Spot spotted, or not spotted?

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The spot in question is Lempke’s Gold Spot, a rather lovely moth named after the Dutch lepidopterist, B.J. Lempke, who I believe was the first to discover this species in Europe (it had long been known in the USA). In Britain it’s mostly found in the northern half of the country, but there are a few records for the south.

© Jim Vargo at Moth Photographers Group via EoL

Earlier today, Roy Leverton (author of the excellent Enjoying Moths) contacted me, in my capacity as Berkshire county moth recorder, regarding a potential Berkshire record of Lempke’s Gold Spot. This was published in a note by R.F. Bretherton, in the Entomologist’s Record for 1966 (available via the Biodiversity Heritage Library). In the note Bretherton refers to discovering that a specimen from his garden in Cumnor Hill, near Oxford, in 1940 had turned out to be Lempke’s Gold Spot, a species that had only recently been recognised as European at the time of the note.

I had no record for Lempke’s Gold Spot on the Berkshire database, and the species is not included in Brian Baker’s book on the county’s moths either, so this could have constituted a new species, the 638th, for the county list – always an enticing prospect! However, the question arises why Baker did not include the record in his book; many of Bretherton’s records were included, and Bretherton’s moth collection went to Reading Museum on his death, the museum for which Baker was natural history curator for many years, and retained an active interest in after his retirement.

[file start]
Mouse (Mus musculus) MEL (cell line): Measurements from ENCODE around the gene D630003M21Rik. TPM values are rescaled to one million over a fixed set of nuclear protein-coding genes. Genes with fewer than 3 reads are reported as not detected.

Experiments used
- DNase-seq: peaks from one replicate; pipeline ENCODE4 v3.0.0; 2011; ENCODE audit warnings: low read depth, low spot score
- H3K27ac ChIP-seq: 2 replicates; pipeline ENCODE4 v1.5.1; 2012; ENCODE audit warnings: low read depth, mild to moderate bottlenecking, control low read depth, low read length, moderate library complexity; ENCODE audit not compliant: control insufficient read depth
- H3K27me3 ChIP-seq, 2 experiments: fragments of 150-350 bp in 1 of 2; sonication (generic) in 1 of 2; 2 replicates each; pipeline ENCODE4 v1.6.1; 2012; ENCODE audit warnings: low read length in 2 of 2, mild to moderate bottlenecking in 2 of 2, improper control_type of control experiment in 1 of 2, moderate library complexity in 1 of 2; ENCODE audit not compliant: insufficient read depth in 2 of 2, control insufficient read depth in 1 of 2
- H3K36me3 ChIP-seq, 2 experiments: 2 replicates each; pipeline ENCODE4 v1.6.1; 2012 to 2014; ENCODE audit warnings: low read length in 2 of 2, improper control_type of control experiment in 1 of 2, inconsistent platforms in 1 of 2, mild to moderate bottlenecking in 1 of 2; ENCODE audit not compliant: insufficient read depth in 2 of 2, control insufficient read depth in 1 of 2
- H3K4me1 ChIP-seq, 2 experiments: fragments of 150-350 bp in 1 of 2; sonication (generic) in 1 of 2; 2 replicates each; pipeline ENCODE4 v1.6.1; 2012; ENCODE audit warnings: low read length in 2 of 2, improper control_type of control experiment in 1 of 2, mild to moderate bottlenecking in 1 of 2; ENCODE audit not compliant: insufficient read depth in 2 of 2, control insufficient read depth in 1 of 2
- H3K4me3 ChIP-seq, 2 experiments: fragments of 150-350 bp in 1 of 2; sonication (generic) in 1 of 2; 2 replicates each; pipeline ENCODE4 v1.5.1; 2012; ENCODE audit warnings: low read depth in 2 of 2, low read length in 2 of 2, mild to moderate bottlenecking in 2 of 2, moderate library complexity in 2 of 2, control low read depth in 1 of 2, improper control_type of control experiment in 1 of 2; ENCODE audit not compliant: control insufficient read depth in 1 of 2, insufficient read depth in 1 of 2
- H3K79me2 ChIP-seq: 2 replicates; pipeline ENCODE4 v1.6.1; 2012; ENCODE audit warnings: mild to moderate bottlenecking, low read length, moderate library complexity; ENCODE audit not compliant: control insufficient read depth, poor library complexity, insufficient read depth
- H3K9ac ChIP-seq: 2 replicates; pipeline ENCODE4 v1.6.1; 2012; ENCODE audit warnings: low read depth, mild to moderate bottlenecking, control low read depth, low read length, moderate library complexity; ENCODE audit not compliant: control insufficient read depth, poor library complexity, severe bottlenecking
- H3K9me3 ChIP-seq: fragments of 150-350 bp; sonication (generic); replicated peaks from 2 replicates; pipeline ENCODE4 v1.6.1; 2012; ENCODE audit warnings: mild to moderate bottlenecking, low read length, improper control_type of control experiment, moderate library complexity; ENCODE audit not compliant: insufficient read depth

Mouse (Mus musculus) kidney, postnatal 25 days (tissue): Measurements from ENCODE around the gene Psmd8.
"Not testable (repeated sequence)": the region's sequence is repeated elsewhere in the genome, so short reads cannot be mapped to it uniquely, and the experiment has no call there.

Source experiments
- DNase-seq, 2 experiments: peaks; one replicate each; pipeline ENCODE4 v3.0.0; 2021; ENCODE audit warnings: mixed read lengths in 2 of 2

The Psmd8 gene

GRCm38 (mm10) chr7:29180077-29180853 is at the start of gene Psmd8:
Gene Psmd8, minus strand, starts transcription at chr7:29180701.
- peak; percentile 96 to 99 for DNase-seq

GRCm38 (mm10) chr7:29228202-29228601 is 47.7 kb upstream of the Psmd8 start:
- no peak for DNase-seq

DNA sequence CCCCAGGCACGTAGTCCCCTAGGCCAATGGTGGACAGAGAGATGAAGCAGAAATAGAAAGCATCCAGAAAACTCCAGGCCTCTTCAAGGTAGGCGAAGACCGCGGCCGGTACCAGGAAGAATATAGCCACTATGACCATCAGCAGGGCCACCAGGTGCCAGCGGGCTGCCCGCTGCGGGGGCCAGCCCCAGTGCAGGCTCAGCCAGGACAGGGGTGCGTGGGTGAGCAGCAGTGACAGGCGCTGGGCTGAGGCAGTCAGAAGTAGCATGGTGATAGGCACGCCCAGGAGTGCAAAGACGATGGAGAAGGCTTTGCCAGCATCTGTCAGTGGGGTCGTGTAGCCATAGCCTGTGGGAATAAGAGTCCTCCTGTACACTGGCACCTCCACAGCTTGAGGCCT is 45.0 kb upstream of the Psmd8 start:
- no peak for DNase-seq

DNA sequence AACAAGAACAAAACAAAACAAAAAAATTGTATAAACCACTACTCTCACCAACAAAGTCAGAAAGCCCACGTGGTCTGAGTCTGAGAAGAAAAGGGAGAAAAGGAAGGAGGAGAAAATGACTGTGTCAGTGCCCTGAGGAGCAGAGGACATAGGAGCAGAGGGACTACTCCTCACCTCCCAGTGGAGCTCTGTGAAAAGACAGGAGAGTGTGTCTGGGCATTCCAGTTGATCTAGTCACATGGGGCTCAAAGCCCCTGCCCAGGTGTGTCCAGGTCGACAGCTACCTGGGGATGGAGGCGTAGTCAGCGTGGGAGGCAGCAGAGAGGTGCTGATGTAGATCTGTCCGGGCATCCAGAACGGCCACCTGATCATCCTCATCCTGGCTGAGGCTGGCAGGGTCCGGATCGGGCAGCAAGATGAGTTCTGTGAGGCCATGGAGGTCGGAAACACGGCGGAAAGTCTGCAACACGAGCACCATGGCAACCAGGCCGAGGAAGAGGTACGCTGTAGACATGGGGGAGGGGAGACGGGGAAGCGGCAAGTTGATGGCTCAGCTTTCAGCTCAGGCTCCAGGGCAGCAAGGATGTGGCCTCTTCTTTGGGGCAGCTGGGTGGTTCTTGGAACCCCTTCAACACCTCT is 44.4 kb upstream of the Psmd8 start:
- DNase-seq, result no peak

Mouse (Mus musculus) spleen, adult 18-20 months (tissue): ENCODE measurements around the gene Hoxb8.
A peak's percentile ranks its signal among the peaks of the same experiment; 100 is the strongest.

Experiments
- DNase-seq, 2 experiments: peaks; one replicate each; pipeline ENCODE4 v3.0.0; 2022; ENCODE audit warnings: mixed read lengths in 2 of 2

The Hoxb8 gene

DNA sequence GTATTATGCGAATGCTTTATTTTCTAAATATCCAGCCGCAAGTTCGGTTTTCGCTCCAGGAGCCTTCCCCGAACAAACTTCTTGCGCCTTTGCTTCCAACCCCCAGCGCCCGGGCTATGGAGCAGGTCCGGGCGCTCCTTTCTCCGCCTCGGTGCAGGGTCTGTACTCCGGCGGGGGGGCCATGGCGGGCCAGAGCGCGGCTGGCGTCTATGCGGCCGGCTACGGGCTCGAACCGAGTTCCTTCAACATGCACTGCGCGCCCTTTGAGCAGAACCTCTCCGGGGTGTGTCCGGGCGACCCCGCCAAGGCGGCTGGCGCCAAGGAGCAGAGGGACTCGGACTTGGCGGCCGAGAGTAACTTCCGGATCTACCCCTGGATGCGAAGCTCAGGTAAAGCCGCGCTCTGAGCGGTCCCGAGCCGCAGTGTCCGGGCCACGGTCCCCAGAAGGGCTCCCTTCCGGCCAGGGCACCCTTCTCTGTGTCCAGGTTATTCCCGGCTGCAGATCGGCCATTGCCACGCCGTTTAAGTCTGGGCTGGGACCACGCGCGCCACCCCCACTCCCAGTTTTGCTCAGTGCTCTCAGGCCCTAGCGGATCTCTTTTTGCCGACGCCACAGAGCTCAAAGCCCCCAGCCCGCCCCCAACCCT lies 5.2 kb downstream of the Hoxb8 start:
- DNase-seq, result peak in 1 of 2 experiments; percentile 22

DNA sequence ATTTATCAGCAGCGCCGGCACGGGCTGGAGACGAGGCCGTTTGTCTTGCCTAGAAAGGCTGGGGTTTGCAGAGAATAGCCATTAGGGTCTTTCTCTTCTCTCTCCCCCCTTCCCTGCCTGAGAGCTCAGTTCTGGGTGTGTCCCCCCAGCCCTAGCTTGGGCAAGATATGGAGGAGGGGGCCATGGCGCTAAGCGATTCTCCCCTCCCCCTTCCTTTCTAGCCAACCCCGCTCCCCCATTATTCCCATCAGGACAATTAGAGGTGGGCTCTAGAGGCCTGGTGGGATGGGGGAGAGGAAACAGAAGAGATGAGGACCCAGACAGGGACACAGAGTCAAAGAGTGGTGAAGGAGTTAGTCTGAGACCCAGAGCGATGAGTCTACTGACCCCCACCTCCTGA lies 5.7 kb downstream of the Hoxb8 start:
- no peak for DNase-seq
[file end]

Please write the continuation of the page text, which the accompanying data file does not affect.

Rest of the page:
So I am left wondering whether Baker saw the Lempke’s Gold Spot record or specimen and rejected it, or whether it didn’t get into his book because he was simply unaware of it. The ‘normal’ Gold Spot is very similar to Lempke’s Gold Spot (sometimes needing dissection to distinguish the two), and in Bretherton’s article he states that the specimen was of a worn individual, so there is an element of doubt.
What all this adds up to is that, unfortunately, the verdict has to be “not proven”, and the idea of Lempke’s Gold Spot being a Berkshire moth must remain an intriguing possibility. If only we could travel back to 1940 and have a look round at the habitats then available.

Wildlife, citizens, science – Darwin Festival Feb 2012

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Here are some links to do with citizen science and (mostly) wildlife recording, compiled to support a ‘Café Science’ event I’m presenting at the Darwin Festival in Shrewsbury, 17 February 2012.

Citizen Science (CS) projects, entirely online: